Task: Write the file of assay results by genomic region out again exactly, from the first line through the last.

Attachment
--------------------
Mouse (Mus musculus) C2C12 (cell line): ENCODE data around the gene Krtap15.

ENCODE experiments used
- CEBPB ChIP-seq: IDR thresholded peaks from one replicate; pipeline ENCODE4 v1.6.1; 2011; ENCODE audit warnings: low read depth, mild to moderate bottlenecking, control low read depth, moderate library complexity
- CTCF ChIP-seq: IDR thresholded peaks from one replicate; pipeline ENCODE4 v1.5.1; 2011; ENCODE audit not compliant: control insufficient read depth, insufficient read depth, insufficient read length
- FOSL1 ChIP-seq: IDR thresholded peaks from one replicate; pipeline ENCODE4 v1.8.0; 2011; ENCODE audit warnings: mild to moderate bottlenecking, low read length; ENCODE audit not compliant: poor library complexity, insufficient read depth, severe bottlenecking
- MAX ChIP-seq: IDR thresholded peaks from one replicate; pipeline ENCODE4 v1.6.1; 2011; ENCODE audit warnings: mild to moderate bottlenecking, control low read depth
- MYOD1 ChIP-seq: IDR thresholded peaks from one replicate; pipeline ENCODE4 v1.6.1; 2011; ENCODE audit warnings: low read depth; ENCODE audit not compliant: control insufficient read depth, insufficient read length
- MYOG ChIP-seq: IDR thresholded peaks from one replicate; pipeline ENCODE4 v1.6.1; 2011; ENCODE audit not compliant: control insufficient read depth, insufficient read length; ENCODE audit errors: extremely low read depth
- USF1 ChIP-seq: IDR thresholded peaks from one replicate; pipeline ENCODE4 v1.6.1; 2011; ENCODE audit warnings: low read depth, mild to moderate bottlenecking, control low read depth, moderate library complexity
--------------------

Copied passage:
Mouse (Mus musculus) C2C12 (cell line): ENCODE data around the gene Krtap15.

ENCODE experiments used
- CEBPB ChIP-seq: IDR thresholded peaks from one replicate; pipeline ENCODE4 v1.6.1; 2011; ENCODE audit warnings: low read depth, mild to moderate bottlenecking, control low read depth, moderate library complexity
- CTCF ChIP-seq: IDR thresholded peaks from one replicate; pipeline ENCODE4 v1.5.1; 2011; ENCODE audit not compliant: control insufficient read depth, insufficient read depth, insufficient read length
- FOSL1 ChIP-seq: IDR thresholded peaks from one replicate; pipeline ENCODE4 v1.8.0; 2011; ENCODE audit warnings: mild to moderate bottlenecking, low read length; ENCODE audit not compliant: poor library complexity, insufficient read depth, severe bottlenecking
- MAX ChIP-seq: IDR thresholded peaks from one replicate; pipeline ENCODE4 v1.6.1; 2011; ENCODE audit warnings: mild to moderate bottlenecking, control low read depth
- MYOD1 ChIP-seq: IDR thresholded peaks from one replicate; pipeline ENCODE4 v1.6.1; 2011; ENCODE audit warnings: low read depth; ENCODE audit not compliant: control insufficient read depth, insufficient read length
- MYOG ChIP-seq: IDR thresholded peaks from one replicate; pipeline ENCODE4 v1.6.1; 2011; ENCODE audit not compliant: control insufficient read depth, insufficient read length; ENCODE audit errors: extremely low read depth
- USF1 ChIP-seq: IDR thresholded peaks from one replicate; pipeline ENCODE4 v1.6.1; 2011; ENCODE audit warnings: low read depth, mild to moderate bottlenecking, control low read depth, moderate library complexity